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Pilot Analysis… Buffy the Vampire Slayer

Updated: May 11

Analysing the all kicking, all slaying pilot of this campy cult favourite…

Buffy the Vampire Slayer, a much beloved show running from 1997–2003, was a firm fan-favourite of the teen horror persuasion, created by Joss Whedon for the WB Network.

The show was such a hit it span off an entire universe, including popular series, Angel (1999–2004) starring David Boreanaz, and created many well-loved characters and a rabid fan-base that rages on to this day. As per its logline–

“A young woman, destined to slay vampires, demons and other infernal creatures, deals with her life fighting evil, with the help of her friends.”

Buffy the Vampire Slayer follows the story of Buffy Summers, a 16-year-old LA girl who is imbued with supernatural powers, in order to embrace her calling of becoming “the chosen one” AKA a Vampire Slayer.

Based on the movie of the same name, in which Buffy fights off a horde of vampires by burning down her high school gymnasium, she finds herself in a new town looking for a fresh start with her mother, Joyce.

Unfortunately, Buffy quickly learns that a fresh start is out of the question, when it's revealed that her new home, Sunnydale, is a hotbed of mystical energy that will require her to accept her calling whether she likes it or not.

From then on Buffy is forced to lead a double-life, fighting evil while also trying to find time to date and study. Luckily, she has the help of Watcher, Giles, and her school friends, Xander and Willow.

The pilot, written by Joss Whedon, stars Sarah Michelle Gellar, Alyson Hannigan, Nicholas Brendon, Anthony Head, Charisma Carpenter, Kristine Sutherland, David Boreanaz, Julie Benz, Mark Metcalf, Brian Thompson, Ken Lerner and Eric Balfour.

How Buffy beat development hell

What many don’t know is that the pilot episode that we all saw titled “Welcome to the Hellmouth” was not the original pilot of Buffy. There's an interesting story to how Buffy eventually made it to air, which is characteristic of many projects from Whedon’s oeuvre.

Whedon has always had a desire to subvert expectations, which is part of the reason his work is so groundbreaking. Unfortunately, going against the norm never plays well with network executives, who would rather emulate what has gone before than take a risk on anything new.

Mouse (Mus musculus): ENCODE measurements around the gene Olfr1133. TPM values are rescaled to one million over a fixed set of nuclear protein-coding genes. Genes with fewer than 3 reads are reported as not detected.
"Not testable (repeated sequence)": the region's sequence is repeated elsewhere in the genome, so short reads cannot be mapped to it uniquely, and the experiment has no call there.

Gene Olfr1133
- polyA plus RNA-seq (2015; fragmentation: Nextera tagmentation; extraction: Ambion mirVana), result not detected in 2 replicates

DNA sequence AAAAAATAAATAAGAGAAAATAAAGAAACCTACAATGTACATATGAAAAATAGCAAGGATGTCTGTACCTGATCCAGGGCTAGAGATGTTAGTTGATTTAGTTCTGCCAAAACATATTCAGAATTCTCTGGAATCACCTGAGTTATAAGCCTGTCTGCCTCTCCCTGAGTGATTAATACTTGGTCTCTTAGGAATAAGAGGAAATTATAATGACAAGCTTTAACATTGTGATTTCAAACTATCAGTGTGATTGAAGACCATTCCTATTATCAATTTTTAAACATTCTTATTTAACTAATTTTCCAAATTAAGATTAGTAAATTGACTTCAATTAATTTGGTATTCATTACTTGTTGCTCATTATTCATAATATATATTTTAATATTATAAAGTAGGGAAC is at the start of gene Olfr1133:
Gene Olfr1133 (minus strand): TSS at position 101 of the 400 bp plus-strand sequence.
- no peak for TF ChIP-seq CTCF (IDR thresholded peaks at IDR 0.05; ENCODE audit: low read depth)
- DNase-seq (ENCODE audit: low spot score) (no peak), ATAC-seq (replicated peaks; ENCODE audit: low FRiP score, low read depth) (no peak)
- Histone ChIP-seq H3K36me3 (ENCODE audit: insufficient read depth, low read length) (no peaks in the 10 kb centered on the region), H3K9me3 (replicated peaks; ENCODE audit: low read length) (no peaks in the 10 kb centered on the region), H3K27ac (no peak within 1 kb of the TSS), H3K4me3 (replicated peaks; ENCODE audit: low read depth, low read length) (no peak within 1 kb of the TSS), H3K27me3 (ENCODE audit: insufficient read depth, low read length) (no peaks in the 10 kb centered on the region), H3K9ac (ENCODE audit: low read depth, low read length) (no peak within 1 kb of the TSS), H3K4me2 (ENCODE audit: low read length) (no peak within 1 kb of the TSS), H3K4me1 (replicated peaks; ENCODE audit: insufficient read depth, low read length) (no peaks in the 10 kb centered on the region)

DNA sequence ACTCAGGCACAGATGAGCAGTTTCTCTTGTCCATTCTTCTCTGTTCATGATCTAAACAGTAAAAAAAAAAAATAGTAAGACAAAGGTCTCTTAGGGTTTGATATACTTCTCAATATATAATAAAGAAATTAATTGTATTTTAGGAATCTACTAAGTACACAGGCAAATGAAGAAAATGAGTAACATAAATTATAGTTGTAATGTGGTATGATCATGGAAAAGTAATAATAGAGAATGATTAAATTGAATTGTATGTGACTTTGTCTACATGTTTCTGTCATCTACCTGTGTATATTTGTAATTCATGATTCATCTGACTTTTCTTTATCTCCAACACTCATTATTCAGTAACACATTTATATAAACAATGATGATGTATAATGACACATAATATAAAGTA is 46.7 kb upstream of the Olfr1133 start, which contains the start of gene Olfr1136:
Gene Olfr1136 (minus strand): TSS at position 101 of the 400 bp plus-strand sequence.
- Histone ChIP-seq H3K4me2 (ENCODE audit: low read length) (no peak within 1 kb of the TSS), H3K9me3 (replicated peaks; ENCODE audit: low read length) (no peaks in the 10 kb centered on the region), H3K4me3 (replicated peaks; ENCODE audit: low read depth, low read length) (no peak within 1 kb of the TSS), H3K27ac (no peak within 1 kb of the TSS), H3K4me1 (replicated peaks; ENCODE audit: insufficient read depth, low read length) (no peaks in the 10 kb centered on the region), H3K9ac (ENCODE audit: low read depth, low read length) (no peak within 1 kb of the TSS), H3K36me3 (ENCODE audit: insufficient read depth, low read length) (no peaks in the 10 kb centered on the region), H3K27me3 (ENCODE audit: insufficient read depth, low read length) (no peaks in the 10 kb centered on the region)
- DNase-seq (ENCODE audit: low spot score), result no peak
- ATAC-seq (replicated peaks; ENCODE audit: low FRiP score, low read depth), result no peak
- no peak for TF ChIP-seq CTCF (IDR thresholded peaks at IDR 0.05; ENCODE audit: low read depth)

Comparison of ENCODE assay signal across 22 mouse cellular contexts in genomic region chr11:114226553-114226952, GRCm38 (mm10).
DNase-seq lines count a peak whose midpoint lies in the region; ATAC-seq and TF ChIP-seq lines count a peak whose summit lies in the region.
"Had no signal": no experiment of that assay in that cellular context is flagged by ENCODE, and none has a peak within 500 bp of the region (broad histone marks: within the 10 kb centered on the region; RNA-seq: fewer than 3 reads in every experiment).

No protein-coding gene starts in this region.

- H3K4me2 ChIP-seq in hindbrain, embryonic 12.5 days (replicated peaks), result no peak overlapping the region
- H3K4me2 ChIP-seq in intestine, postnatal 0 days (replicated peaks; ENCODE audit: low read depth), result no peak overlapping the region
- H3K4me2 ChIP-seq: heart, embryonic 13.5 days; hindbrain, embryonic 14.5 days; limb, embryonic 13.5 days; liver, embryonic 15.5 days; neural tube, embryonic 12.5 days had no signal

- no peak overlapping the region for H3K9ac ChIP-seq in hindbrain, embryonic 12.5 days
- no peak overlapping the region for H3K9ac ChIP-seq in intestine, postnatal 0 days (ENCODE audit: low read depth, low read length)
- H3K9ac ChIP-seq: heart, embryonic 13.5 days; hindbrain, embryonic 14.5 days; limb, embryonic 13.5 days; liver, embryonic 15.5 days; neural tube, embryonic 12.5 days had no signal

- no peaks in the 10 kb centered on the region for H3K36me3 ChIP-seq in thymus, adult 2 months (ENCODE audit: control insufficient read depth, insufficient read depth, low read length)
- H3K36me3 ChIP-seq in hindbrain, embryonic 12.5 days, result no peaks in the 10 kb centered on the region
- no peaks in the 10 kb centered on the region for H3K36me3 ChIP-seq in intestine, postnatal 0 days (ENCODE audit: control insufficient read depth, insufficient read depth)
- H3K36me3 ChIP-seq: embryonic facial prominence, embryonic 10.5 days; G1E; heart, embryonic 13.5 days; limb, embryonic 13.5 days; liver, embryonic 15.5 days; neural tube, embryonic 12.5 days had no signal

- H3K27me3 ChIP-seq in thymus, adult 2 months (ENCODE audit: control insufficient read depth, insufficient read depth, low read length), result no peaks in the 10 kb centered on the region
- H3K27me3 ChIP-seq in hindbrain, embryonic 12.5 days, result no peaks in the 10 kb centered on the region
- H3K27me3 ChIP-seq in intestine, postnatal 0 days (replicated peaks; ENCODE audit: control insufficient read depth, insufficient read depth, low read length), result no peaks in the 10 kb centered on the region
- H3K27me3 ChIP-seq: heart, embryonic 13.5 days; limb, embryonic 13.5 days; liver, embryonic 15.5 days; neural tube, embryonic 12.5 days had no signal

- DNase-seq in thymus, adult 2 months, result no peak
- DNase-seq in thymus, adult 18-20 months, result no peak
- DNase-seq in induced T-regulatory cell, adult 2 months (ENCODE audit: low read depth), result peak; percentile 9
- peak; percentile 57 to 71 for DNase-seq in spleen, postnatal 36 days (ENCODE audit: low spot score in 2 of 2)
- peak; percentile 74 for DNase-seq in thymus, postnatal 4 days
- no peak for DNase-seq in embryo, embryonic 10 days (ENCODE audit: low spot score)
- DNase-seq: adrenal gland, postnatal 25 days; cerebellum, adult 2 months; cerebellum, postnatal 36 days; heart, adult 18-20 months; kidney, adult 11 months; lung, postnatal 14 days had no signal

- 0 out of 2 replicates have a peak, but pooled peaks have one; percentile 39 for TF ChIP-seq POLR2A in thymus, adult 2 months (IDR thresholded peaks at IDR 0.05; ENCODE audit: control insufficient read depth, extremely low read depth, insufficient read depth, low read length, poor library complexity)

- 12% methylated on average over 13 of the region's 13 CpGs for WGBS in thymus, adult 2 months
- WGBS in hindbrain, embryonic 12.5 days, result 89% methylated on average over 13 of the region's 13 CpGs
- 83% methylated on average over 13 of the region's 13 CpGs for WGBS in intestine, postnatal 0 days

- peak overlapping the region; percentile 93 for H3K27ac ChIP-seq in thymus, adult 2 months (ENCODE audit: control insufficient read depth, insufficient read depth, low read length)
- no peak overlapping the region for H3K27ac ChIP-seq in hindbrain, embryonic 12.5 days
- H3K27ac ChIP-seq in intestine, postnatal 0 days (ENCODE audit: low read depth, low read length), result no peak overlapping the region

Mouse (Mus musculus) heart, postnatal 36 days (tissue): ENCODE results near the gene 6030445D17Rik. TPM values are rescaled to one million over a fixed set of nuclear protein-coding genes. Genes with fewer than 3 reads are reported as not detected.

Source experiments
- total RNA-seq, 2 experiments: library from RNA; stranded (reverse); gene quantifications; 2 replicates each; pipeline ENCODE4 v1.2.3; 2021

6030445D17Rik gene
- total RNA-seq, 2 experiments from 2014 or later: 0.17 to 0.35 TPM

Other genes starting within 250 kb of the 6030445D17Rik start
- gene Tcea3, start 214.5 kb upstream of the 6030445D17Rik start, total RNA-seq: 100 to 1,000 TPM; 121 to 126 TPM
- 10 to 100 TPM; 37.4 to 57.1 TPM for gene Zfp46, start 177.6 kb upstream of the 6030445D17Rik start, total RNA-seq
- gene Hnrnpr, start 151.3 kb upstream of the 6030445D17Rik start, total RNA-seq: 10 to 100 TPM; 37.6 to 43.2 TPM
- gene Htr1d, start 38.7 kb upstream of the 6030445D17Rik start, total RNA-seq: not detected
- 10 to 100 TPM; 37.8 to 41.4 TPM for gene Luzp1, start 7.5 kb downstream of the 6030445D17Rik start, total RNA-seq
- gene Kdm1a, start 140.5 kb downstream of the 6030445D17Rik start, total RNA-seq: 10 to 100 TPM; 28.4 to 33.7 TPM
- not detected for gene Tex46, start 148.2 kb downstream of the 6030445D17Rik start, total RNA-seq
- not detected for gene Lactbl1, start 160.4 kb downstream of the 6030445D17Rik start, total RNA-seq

Whedon always envisioned Buffy for TV, but due to lack of faith at the WB, it was instead developed as a movie, staring teen-idols Kristy Swanson and Luke Perry, which as Whedon put it “got away from him”. The movie’s tone was completely changed to fit the teen horror ideal and bombed pretty spectacularly.

However, Whedon never gave up on his vision, and fought to get his TV show. Although, the WB still had reservations and only commissioned a 25-minute pilot, which meant the original script had to be cut down significantly. Luckily, Buffy was commissioned for a half-season, literally by the skin of its teeth, and the rest is history.

What type of pilot are we looking at?

Despite having a lot of lore and backstory, since the pilot follows on from the events of the movie, Whedon went for a soft premise pilot. This is where the audience is thrown into the action using clever story-telling mechanisms to help explain important plot points.

In the case of Buffy, she is the new girl in town, already chosen, and trying to leave her past behind her. There are light references to the movie, which help fill in some of the blanks so that the story can move ahead without wasting too much time setting up the premise.

The narrative is simple so we get a chance to establish character dynamics, as well as a hint of the season’s central antagonist, without overdoing it. They also made the clever decision of splitting the pilot into two-parts, so the story has time to breathe without being rushed.

As with many genre shows, despite being a 1-hour drama, Buffy has many of the same hallmarks of a 30-minute comedy, as it generally follows a “story of the week” format.

Where it differs is that there is always an overarching “big bad” who the characters beat back by foiling their evil schemes to ensure the chase continues with each new episode.

Before we start…

Going forward in this series, I will be adding in some references in the pilot analysis to point out certain mechanisms the writers have used to help explain why certain choices may have been made within the plot.

The intention of this series is to educate writers and help them take a critical view of pieces of work so they can identify these things within their own writing.

These include:

  • (F) foreshadowing - hints to future plot points

  • (Ex) Exposition - explanations of backstory, lore or important plot elements

  • (S) Subversion - this is where the writers play into a trope, only to subvert the viewer’s expectations

  • (L) logistical reasons - creative choices I think were made due to practical reasons (such as budget constraints, filming locations, actor schedules, etc.).

I may add more as we move forward, but these are the references as of now. 

So, without further ado, it's time for Pilot Analysis… Buffy the Vampire Slayer edition…

Spoilers graphic

Episode Structure

A boy and girl break into Sunnydale High School. It's the typical horror trope of a wayward boy taking an innocent catholic school girl off the beaten track so they can hook up, blissfully unaware of the things that go bump in the night.

As they move through the school halls the girl, Darla (Benz), becomes frightened, believing she can hear things moving about in the dark, and asks her paramour “Is somebody here?”.

The bad-boy comforts her by saying “no, we’re completely alone…” (F).